Cities give cafe gas patio heaters the cold shoulder
The days of drinkers packing out heated terraces in the winter could soon be at an end. In Maastricht, 16 bar, restaurant and café owners have signed up to a voluntary trial to stop using gas heaters outdoors, which starts today.
Leiden is on the way to phasing out gas-based heaters on terraces, and Amsterdam and The Hague are investigating whether they can do this too. The Dutch are following the example of France, which this year banned gas patio warmers in an effort to reduce pollution.
Imane Nadif, deputy head of the GroenLinks party in Amsterdam, is one of the councillors proposing that the capital investigates whether it can ban gas heaters. ‘In the past, there wasn’t as much political support as there is now,’ she told Dutch News. ‘We see that norms are changing around sustainability, and other cities are also taking up the initiative to discourage gas usage.
‘But as well as using less gas, we also want to create a level playing field for smaller businesses. Large chains can easily pay for heating on terraces – which means people go there more readily – but if there are the same rules for everyone, you make it easier for smaller entrepreneurs to compete.’
The question does not seem a simple one in Amsterdam, which has several times tried to ban outdoor gas heaters. A 2011 supreme court ruling found it was not possible to do this under environmental rules, after one business, café Nasty, protested about council permission for outside heating at a nearby competitor.
A spokeswoman for the local councils association VNG, said that it was not a simple matter of public space. ‘In a legal context, councils do not have much room to forcibly reduce energy consumption in bars, restaurants, cafes, shops and businesses,’ she told Dutch News. ‘It would have to be included in the by-laws in order to justify such a demand.’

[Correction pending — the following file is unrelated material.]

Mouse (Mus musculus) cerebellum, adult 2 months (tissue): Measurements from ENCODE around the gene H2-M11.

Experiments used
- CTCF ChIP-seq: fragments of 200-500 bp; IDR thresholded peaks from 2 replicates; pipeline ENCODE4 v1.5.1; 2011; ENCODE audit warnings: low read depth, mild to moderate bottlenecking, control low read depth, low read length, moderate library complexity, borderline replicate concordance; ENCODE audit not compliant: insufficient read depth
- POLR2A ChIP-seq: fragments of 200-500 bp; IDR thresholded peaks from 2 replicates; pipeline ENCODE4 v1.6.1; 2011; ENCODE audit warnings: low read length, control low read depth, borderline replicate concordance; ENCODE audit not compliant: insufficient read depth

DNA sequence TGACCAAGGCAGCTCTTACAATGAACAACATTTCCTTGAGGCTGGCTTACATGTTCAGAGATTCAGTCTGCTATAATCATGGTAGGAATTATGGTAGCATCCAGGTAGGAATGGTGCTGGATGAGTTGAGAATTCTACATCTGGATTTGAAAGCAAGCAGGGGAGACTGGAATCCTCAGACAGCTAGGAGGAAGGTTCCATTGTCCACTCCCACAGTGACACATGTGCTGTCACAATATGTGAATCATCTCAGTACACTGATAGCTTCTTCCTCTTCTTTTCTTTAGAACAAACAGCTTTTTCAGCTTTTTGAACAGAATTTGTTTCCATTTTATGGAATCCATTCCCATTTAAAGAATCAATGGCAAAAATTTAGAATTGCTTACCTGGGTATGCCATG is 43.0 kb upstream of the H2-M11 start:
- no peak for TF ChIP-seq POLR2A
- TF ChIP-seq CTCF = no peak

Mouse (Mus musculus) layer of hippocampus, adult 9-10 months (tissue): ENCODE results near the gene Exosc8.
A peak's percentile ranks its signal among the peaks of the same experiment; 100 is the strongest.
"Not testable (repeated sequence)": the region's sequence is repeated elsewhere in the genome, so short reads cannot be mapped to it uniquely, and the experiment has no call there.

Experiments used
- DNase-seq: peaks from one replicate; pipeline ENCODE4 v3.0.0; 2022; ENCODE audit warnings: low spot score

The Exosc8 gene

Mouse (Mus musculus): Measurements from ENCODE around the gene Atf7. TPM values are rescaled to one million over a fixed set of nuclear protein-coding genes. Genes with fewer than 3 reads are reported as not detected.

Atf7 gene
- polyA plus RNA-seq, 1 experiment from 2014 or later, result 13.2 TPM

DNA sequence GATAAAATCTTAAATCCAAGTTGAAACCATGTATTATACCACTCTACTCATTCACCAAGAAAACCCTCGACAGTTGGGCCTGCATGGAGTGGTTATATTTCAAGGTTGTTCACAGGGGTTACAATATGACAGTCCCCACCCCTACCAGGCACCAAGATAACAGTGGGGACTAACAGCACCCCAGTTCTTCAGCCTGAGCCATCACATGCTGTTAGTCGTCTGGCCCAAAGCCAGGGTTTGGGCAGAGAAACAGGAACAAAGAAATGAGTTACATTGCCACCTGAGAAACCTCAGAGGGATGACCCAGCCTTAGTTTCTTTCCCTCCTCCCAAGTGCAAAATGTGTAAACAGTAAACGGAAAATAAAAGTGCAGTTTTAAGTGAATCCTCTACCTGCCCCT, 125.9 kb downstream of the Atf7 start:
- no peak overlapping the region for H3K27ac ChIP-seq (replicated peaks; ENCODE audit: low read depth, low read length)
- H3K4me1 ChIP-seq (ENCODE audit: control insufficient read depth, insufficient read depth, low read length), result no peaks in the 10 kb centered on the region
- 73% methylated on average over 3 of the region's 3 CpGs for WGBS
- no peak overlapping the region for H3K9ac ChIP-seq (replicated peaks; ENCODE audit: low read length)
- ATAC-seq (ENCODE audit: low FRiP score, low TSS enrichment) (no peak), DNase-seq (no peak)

However, some cities are already stricter than others in granting licences to businesses to operate. In Maastricht, hospitality venues can only have heating on outdoor terrace space from December, and now venues have signed up to avoid outdoor gas heating entirely from November to April, to monitor the effects.
‘It was a pilot that was set to run before coronavirus, but was postponed,’ said Odin Wijnhoven, press officer at Maastricht council. ‘So they are thinking about heated cushions and other ways to keep warm sustainably. The municipality is providing some help, but it is always good for the businesses to find alternatives.’
In a phase-out in Leiden – aiming to ban outdoor gas heaters by 2026 – cash has been provided for alternatives such as blankets, warmed cushions and electric heaters on timers. So far, said spokesman André Vanhaelen, five companies have been provided with warmed cushions, one has had blankets and ‘felted woolly furs’, and another has used the subsidy for warmed chair seats and tartan blankets.
Anne Marit Popma, joint researcher and author of a 2018 Kwink Groep report on alternatives to gas for The Hague city council, said that energy prices were very different four years ago.
‘At the time, the biggest problem was that the CO2 output of gas heaters was much greater than the alternatives – warmed cushions especially but also electric heaters. However, it would take a lot of time to break even on the investment, and owners didn’t really know about these alternatives.
‘At the same time, the “terrace season” when people wanted to sit outside was also increasing from just the summer: smoking could have been one of the reasons, since people could no longer smoke inside.’
She said entrepreneurs found heating paid dividends in attracting customers. ‘If you have heaters on your outside space, you attract more visitors than neighbours who don’t – but you don’t always see an electric cushion,’ she said. ‘There’s a visibility to a heater and so it was less appealing for owners to switch.’
There was mixed response from hospitality owners to the proposed changes. Hospitality industry body KHN told Dutch News many businesses had cash flow problems after the coronavirus pandemic. ‘It’s now important to generate good turnover to pay off the debts and have money to invest again,’ said a spokesperson.
‘Terraces play an important role, because the more guests you have, the more they spend and the more you make. Catering businesses do like to use patio heaters…but sustainable choices are playing an increasingly important role.’
Back in Amsterdam, Nadif said that a broad range of parties had passed the motion to investigate banning gas. ‘I’m very positive about the direction we are going, in terms of sustainability,’ she said.
‘Businesses want to attract clients but if their neighbour is a chain with a gas patio heater, people will go there instead. If everyone is the same, they say, it will make it easier. And gas bills are also very expensive now, so there are a lot of positive noises.’
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